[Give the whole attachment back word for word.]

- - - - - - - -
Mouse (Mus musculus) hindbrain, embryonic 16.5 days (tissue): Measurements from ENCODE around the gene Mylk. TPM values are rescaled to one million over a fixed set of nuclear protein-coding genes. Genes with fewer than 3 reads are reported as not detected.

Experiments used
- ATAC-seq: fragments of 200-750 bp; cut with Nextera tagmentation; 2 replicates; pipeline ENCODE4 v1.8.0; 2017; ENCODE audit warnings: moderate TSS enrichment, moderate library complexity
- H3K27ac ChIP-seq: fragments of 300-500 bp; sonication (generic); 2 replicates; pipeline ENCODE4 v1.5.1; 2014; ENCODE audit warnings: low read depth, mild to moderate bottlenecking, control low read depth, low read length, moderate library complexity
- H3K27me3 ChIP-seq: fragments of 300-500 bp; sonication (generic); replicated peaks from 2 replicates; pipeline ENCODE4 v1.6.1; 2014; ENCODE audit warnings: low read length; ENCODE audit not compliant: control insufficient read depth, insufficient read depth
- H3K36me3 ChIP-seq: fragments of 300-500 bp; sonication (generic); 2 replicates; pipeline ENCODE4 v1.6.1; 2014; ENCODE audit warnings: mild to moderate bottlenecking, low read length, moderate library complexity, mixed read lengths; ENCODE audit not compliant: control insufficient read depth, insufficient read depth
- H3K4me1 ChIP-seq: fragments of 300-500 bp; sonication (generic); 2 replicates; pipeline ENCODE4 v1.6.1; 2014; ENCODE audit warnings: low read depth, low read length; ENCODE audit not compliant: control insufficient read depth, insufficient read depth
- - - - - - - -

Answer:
Mouse (Mus musculus) hindbrain, embryonic 16.5 days (tissue): Measurements from ENCODE around the gene Mylk. TPM values are rescaled to one million over a fixed set of nuclear protein-coding genes. Genes with fewer than 3 reads are reported as not detected.

Experiments used
- ATAC-seq: fragments of 200-750 bp; cut with Nextera tagmentation; 2 replicates; pipeline ENCODE4 v1.8.0; 2017; ENCODE audit warnings: moderate TSS enrichment, moderate library complexity
- H3K27ac ChIP-seq: fragments of 300-500 bp; sonication (generic); 2 replicates; pipeline ENCODE4 v1.5.1; 2014; ENCODE audit warnings: low read depth, mild to moderate bottlenecking, control low read depth, low read length, moderate library complexity
- H3K27me3 ChIP-seq: fragments of 300-500 bp; sonication (generic); replicated peaks from 2 replicates; pipeline ENCODE4 v1.6.1; 2014; ENCODE audit warnings: low read length; ENCODE audit not compliant: control insufficient read depth, insufficient read depth
- H3K36me3 ChIP-seq: fragments of 300-500 bp; sonication (generic); 2 replicates; pipeline ENCODE4 v1.6.1; 2014; ENCODE audit warnings: mild to moderate bottlenecking, low read length, moderate library complexity, mixed read lengths; ENCODE audit not compliant: control insufficient read depth, insufficient read depth
- H3K4me1 ChIP-seq: fragments of 300-500 bp; sonication (generic); 2 replicates; pipeline ENCODE4 v1.6.1; 2014; ENCODE audit warnings: low read depth, low read length; ENCODE audit not compliant: control insufficient read depth, insufficient read depth